10. ^ a b Tzanidakis, Nikolaos; Sotiraki, Smaragda; Claerebout, Edwin; Ehsan, Amimul; Voutzourakis, Nikolaos; Kostopoulou, Despoina; Stijn, Casaert; Vercruysse, Jozef; Geurden, Thomas (2014). "Occurrence and molecular characterization of Giardia duodenalis and Cryptosporidium spp. in sheep and goats reared under dairy husbandry systems in Greece". Parasite. 21: 45. doi:10.1051/parasite/2014048. ISSN 1776-1042. PMC 4154256. PMID 25187088. open access publication – free to read
  11. ^ a b Huang DB, White AC (2006). "An updated review on Cryptosporidium and Giardia". Gastroenterol. Clin. North Am. 35 (2): 291–314, viii. doi:10.1016/j.gtc.2006.03.006. PMID 16880067.
  12. ^ "Giardia | Parasites | CDC". Retrieved 25 October 2017.
  13. ^ Adam, Rodney D. (July 2001). "Biology of Giardia lamblia". Clinical Microbiology Reviews. 14 (3): 447–75. doi:10.1128/CMR.14.3.447-475.2001. PMC 88984. PMID 11432808.
  14. ^ a b Tovar J; León-Avila G; Sánchez LB; et al. (2003). "Mitochondrial remnant organelles of Giardia function in iron-sulphur protein maturation". Nature. 426 (6963): 172–6. doi:10.1038/nature01945. PMID 14614504.
  15. ^ "Giardia — MicrobeWiki". Retrieved 2010-07-29.
  16. ^ a b Brown DM, Upcroft JA, Edwards MR, Upcroft P (1998). "Anaerobic bacterial metabolism in the ancient eukaryote Giardia duodenalis". International Journal for Parasitology. 28 (1): 149–64. doi:10.1016/S0020-7519(97)00172-0. PMID 9504342.
  17. ^ Erlandsen; Meyer (1984). Giardia and Giardiasis. New York: Plenum Press. ISBN 978-0-306-41539-5.[page needed]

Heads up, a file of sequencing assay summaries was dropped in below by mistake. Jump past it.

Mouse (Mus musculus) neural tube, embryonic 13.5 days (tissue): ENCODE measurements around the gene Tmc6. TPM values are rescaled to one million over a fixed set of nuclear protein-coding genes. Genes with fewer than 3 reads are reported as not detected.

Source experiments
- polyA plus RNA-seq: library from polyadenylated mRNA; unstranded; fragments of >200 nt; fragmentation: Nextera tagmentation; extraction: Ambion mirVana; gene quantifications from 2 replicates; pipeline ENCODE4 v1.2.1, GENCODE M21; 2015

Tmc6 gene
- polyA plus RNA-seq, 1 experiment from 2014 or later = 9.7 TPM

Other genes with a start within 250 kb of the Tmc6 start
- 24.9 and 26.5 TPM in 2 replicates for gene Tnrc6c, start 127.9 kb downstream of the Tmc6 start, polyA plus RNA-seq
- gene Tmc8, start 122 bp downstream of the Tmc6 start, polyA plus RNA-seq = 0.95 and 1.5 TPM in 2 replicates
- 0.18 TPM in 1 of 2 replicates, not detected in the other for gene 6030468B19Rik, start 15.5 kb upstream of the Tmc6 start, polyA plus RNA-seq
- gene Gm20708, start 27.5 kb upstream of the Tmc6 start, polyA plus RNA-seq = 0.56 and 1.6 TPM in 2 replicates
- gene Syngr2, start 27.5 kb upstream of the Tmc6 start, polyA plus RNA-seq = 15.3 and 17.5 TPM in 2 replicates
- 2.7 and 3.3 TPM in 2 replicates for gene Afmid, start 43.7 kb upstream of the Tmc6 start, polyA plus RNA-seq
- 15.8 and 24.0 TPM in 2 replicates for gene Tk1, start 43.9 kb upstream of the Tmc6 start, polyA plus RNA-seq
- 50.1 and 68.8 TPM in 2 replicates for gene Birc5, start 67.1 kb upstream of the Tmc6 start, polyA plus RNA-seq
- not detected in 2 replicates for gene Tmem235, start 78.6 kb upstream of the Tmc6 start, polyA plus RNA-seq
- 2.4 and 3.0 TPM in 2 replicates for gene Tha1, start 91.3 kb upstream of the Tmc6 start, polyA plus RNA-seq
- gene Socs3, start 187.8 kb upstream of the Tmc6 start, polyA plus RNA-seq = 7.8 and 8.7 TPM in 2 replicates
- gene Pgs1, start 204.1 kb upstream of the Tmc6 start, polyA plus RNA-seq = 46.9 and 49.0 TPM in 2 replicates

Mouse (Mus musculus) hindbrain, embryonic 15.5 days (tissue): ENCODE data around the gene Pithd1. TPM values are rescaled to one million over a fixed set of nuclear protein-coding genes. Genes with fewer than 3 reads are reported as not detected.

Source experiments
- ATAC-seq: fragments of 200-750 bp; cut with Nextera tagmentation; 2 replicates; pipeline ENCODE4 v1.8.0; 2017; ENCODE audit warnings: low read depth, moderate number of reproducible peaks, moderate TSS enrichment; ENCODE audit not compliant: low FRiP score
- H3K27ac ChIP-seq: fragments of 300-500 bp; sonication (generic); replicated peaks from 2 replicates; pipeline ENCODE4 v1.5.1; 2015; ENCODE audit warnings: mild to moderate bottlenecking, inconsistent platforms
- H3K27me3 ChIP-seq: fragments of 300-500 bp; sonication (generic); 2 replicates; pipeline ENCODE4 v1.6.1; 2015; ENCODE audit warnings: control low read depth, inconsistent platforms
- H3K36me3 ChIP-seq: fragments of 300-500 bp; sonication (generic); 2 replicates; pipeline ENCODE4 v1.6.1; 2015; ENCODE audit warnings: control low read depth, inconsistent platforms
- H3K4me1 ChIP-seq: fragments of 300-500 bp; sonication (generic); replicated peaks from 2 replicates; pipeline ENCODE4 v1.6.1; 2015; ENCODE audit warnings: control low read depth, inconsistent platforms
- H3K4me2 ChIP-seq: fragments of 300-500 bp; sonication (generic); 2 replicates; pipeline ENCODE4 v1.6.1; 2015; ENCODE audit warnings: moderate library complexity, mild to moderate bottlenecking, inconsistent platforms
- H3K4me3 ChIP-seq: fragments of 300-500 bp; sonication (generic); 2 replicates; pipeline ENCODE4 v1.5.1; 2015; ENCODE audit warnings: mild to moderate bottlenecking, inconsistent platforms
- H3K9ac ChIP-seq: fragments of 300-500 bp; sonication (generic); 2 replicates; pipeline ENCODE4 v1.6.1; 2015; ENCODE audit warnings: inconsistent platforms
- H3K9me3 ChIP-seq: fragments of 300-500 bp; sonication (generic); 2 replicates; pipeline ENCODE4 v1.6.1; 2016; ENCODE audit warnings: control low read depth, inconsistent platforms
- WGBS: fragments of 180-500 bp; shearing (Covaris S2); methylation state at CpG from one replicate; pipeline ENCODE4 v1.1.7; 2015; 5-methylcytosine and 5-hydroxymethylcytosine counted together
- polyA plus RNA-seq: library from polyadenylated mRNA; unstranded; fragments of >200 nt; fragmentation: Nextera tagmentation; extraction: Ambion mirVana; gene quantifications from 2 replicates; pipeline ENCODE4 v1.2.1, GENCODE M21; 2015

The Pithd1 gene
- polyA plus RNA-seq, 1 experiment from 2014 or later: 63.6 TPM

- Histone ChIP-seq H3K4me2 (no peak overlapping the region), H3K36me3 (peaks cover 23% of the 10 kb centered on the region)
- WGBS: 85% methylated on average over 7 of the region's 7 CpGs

18. ^ Soltys BJ, Falah M, Gupta RS (July 1996). "Identification of endoplasmic reticulum in the primitive eukaryote Giardia lamblia using cryoelectron microscopy and antibody to Bip". J. Cell Sci. 109 (Pt 7): 1909–17. PMID 8832413.
  19. ^ a b Soltys BJ, Gupta RS (1994). "Immunoelectron microscopy of Giardia lamblia cytoskeleton using antibody to acetylated alpha-tubulin". J. Eukaryot. Microbiol. 41 (6): 625–32. doi:10.1111/j.1550-7408.1994.tb01524.x. PMID 7866386.
  20. ^ Hetsko ML, McCaffery JM, Svärd SG, Meng TC, Que X, Gillin FD (1998). "Cellular and transcriptional changes during excystation of Giardia lamblia in vitro". Experimental Parasitology. 88 (3): 172–83. doi:10.1006/expr.1998.4246. PMID 9562420.
  21. ^ Svärd SG, Meng TC, Hetsko ML, McCaffery JM, Gillin FD (1998). "Differentiation-associated surface antigen variation in the ancient eukaryote Giardia lamblia". Molecular Microbiology. 30 (5): 979–89. doi:10.1046/j.1365-2958.1998.01125.x. PMID 9988475.
  22. ^ Prucca CG, Slavin I, Quiroga R, Elias EV, Rivero FD, Saura A, Carranza PG, Lujan HD (2008). "Antigenic variation in Giardia lamblia is regulated by RNA interference". Nature. 456 (7223): 750–754. doi:10.1038/nature07585. PMID 19079052.